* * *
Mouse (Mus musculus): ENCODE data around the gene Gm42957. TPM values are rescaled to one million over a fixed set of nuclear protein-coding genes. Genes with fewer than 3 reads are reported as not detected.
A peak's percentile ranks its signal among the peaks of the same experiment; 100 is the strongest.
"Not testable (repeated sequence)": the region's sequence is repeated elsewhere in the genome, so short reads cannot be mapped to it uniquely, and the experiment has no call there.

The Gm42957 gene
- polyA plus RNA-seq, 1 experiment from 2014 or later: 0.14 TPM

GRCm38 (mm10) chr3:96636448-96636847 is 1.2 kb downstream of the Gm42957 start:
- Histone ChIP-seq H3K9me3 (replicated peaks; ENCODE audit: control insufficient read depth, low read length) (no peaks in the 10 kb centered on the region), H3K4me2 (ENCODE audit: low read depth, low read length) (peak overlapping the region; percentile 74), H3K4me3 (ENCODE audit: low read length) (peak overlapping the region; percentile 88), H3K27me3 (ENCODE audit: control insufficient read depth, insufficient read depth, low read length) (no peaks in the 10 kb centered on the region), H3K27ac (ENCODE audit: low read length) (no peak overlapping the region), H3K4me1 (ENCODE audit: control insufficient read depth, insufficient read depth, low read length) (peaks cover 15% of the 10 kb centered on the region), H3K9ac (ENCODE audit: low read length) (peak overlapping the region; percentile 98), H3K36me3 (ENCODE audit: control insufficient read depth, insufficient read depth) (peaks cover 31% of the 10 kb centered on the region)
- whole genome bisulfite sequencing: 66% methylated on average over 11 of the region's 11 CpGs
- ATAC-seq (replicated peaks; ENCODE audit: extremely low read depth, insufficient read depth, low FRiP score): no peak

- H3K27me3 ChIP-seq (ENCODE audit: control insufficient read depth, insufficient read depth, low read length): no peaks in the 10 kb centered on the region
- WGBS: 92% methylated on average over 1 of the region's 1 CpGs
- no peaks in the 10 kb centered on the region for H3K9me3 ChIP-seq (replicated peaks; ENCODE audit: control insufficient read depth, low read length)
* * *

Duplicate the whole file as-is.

Mouse (Mus musculus): ENCODE data around the gene Gm42957. TPM values are rescaled to one million over a fixed set of nuclear protein-coding genes. Genes with fewer than 3 reads are reported as not detected.
A peak's percentile ranks its signal among the peaks of the same experiment; 100 is the strongest.
"Not testable (repeated sequence)": the region's sequence is repeated elsewhere in the genome, so short reads cannot be mapped to it uniquely, and the experiment has no call there.

The Gm42957 gene
- polyA plus RNA-seq, 1 experiment from 2014 or later: 0.14 TPM

GRCm38 (mm10) chr3:96636448-96636847 is 1.2 kb downstream of the Gm42957 start:
- Histone ChIP-seq H3K9me3 (replicated peaks; ENCODE audit: control insufficient read depth, low read length) (no peaks in the 10 kb centered on the region), H3K4me2 (ENCODE audit: low read depth, low read length) (peak overlapping the region; percentile 74), H3K4me3 (ENCODE audit: low read length) (peak overlapping the region; percentile 88), H3K27me3 (ENCODE audit: control insufficient read depth, insufficient read depth, low read length) (no peaks in the 10 kb centered on the region), H3K27ac (ENCODE audit: low read length) (no peak overlapping the region), H3K4me1 (ENCODE audit: control insufficient read depth, insufficient read depth, low read length) (peaks cover 15% of the 10 kb centered on the region), H3K9ac (ENCODE audit: low read length) (peak overlapping the region; percentile 98), H3K36me3 (ENCODE audit: control insufficient read depth, insufficient read depth) (peaks cover 31% of the 10 kb centered on the region)
- whole genome bisulfite sequencing: 66% methylated on average over 11 of the region's 11 CpGs
- ATAC-seq (replicated peaks; ENCODE audit: extremely low read depth, insufficient read depth, low FRiP score): no peak

- H3K27me3 ChIP-seq (ENCODE audit: control insufficient read depth, insufficient read depth, low read length): no peaks in the 10 kb centered on the region
- WGBS: 92% methylated on average over 1 of the region's 1 CpGs
- no peaks in the 10 kb centered on the region for H3K9me3 ChIP-seq (replicated peaks; ENCODE audit: control insufficient read depth, low read length)